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The Euro has gave back earlier gains after reaching an intra-day high of 1.4157 at the beginning of European trading as equity markets have turned negative. A decline in the Euro-Zone July CPI- estimate to a 13 year low of -0.6% from -0.1% has added to bearish sentiment as continuing disinflation will force the ECB to keep rates at a record low 1.00%.
• Japanese Yen: Found Resistance at 95.70
• Pound: Consumer Confidence Unchanged
• Euro: Inflation Expectations Fall To 13 Year Low
• US Dollar: U.S. GDP On Tap
Dollar Coming Under Pressure As Risk Appetite Continues With US GDP Figures Expected To Signal Recession Ending
The Euro has gave back earlier gains after reaching an intra-day high of 1.4157 at the beginning of European trading as equity markets have turned negative. A decline in the Euro-Zone July CPI- estimate to a 13 year low of -0.6% from -0.1% has added to bearish sentiment as continuing disinflation will force the ECB to keep rates at a record low 1.00%. We also saw Italian CPI fall to its lowest level since 1959 as food and utilities prices fell. Meanwhile, EZ unemployment figures for June showed a rise from a revised 9.3% to 9.4%, but the reading was lower than the initial May print of 9.4% and forecasts of 9.7%.
The EZ inflation data adds to the 0.6% decline in German consumer prices signaling that prices continue to remain depressed for the region which will put pressure on corporate profits going forward and could force the ECB to consider further easing. Although, it is widely expected that the central bank won't go below the current 1.00%, the IMF's recent call for the ECB to continue its accommodative stance as long as downside risks remain for prices started to lower interest rate expectations which could weigh on the Euro. However, the single currency's correlation to risk remains and the improving outlook for the global economy has fueled demand for high yielding assets which could continue today. Indeed, an improvement in the Swiss KOF reading has started to help the Euro regain its footing as it reached its highest level since January.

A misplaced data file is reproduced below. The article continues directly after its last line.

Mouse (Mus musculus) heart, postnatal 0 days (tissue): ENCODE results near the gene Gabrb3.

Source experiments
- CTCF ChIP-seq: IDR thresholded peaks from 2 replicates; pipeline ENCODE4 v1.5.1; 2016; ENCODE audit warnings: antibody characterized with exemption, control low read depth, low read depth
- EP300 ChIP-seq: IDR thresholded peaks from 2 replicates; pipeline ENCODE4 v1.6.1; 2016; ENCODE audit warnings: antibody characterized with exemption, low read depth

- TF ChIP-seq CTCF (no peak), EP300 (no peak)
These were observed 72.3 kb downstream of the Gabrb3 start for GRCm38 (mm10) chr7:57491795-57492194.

The pound has reached an eight day high of 1.6573 as risk appetite continued in Asian trading and consumer confidence held at -25. The reading missed expectations for an improvement to -23, but considering that we have been seeing sentiment fall in other regions the stable print was viewed as a positive. A test of the 6/3 high of 1.6665 remains a possibility, especially of we see bullish sentiment continue in the U.S. However, we may see traders remain cautious with a slew of data due next week including a BoE decision. The 50-DAY SMA at 1.6339 remains as staunch support and a break below there could significantly increase downside risks.
The dollar has started to firm after earlier weakness as markets await 2Q GDP figures which are expected to show that the recession in the U.S. is abating. Forecasts are calling for a contraction of 1.5% following a 5.5% drop for the prior three months, which would be the fourth straight quarterly decline in growth making the recession the worst since WWII. Expectations are growing that the economy could see a return to expansion in the third quarter and an inline or better print would fuel optimism and prevailing risk appetite. Therefore, we could see continued pressure on the dollar unless we see its correlation to risk break as investors become bullish on the U.S. economy. We could also see the greenback rise on a bigger than expected contraction or a significant decline in personal consumption which is forecasted to fall by 0.5%. If consumers are continuing to retrench as they battle rising job losses, the outlook for domestic growth could dim sinking equity markets and sparking dollar support.
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